Pioneer One
"James Rich and Alexandra Blatt as agents Tom Taylor and Sophie Larson share an easy chemistry and make for an enjoyable Mulder and Scully-style partnership which will hopefully develop further in future episodes. It's nice to see agents of Homeland Security not immediately jumping to the conclusion of terrorism and actually asking questions and wanting to know more about the situation. This is often not the way that the US security services are portrayed and the characters feel fresh because of it." - Dave Probert

J.B. Spins
"At about a half hour in length, Pioneer only hints at how Taylor will approach this case. However, we get a good sense of him as a character thanks to two very sharply written scenes. In one, we happily learn Taylor is not a by-the-book kind of agent, while his subordinate Sophie Larson will probably be the Scully to his Mulder.
Frankly, webisodes do have a reputation for sterling performances and if Pioneer makes it to the promised land, it will probably have to be recast with several name actors attached. However, the DHS cast is surprisingly strong (a few scientists though, not so much). James Rich does the haggard ex-hotshot agent thing quite well, while Alexandra Blatt counterbalances him rather effectively as the coolly efficient Larson." - Joe Bendel

Overnight Lows
Chicago Tribune
"And the performances by (especially) Alexandra Blatt, Seth Bockley, Mike McNamara, Sara Minton and Jim Schutter are all smart, adroitly scaled and, in their deftly understated, back-of-the-bar way, haunting." - Chris Jones

Tennessee Speaks in Tongues
Windy City
"As paranoid hideouts living in abandoned and soon-to-be demolished buildings, Nick Leininger’s Joe and Alexandra Blatt’s Margo inject a bolt of drama to wake up audiences. Sure, they have to pretend to eat cat food ( it’s their main diet of what’s left in the building ) , but Leininger and Blatt grip their roles with their teeth and don’t let go." - Scott C. Morgan

Paramount Girl
Chicago Sun Times 
"In 1963 a fresh-faced 24-year-old actress who was pegged as "the next Grace Kelly" did something so startling that all Hollywood, and the world, took notice. She turned her back on a promising career and joined the cloistered order of nuns in the Benedictine Regina Laudis Monastery in Bethlehem, Conn... … Alexandra Blatt, who bears an uncanny resemblance to Gwyneth Paltrow, is perfectly cast as the fresh-faced ingenue. With a beguiling calm, she maneuvers Hart through each decision and dispute with a grace that foreshadows the success of her future life." - Mary Houlihan

Chicago Tribune 
"The actress Alexandra Blatt, who looks every inch the Hollywood ingenue, deals with that thorny issue by underplaying Hart and emphasizing the quiet intelligence that many said made her stand apart from other actresses." -Chris Jones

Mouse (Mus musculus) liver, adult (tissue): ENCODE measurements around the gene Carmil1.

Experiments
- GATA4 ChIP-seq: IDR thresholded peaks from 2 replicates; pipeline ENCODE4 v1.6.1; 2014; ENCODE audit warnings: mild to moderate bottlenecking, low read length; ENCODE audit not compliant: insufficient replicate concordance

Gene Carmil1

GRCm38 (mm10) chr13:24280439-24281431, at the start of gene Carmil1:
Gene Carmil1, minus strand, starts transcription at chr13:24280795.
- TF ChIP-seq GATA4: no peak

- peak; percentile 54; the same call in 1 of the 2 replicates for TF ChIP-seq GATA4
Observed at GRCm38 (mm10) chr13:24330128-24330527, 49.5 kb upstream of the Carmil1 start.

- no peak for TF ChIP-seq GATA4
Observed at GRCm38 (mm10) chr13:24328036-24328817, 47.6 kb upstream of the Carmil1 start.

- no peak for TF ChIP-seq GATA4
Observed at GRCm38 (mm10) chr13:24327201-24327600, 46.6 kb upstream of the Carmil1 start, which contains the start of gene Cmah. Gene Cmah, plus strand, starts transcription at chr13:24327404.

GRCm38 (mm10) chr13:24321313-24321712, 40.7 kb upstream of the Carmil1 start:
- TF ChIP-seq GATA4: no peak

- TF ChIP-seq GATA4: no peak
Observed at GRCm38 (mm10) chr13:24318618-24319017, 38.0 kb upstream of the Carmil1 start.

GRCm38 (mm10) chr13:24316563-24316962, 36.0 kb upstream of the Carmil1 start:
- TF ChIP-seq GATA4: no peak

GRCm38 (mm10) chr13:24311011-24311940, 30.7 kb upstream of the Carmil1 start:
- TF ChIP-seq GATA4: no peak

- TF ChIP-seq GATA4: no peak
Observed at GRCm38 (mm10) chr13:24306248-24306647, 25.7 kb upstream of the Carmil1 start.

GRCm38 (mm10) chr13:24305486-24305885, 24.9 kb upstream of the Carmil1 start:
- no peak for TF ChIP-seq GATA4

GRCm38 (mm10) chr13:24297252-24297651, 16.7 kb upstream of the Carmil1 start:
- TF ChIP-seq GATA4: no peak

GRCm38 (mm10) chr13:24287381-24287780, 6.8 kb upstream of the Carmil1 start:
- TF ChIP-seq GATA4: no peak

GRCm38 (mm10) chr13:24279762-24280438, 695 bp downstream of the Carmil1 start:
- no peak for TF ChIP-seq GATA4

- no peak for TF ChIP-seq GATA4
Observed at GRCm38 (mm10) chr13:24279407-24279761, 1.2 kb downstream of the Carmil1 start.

New City 
"Alexandra Blatt is a standout as Dolores, very much a composed beauty of the early sixties in her poofy coral skirt and fitted turquoise sweater." -Nina Metz

Chicago Reader 
"Blatt - a competent performer resembling a young Blythe Danner…" -Kim Wilson

Windy City Times 
Mark Vallarta's characterization for Wallis presents us with a personality complex enough to encompass the changes required by the text as he spars with Alexandra Blatt, who looks amazingly like Hart (though more like Ingrid Bergman). Their arguments are what render satisfactory our final picture of a talent utilized securely and contentedly in the service of its owner's convictions. -Mary Shen Barnidge

Free Press 
"-beautiful Alexandra Blatt's solid depiction of Dolores Hart." -Lawrence Bommer

Chicago Reader 
Most theaters say they encourage new work by "emerging authors," but few do more than pay token attention, usually to a favored (and well-connected) few. Who can blame them? Most plays by inexperienced writers are awkward, eccentric, and tedious. Still, I thank the gods of theater that the Rhinoceros Theater Festival opens its stages to untried authors, because every once in a while a first-time playwright like Idris Goodwin comes along. From the first words of Braising, he shows he knows what he's doing. 
The premise is deceptively simple: two romantically entwined would-be bank robbers must find a new way to live when the woman is crippled by a stray bullet during a thwarted robbery. This verbally rich 90-minute play shows their relationship crumbling as she's consumed by bitterness and he sinks into denial, then takes desperate measures. Though Braising is filled with crisp dialogue, Goodwin never seems dazzled by his own wit. Rather he focuses on creating multifaceted, constantly surprising characters. Jonathan Putman and Alexandra Blatt seemed to be having as much fun playing this misbegotten duo as we had watching them.
-Jack Helbig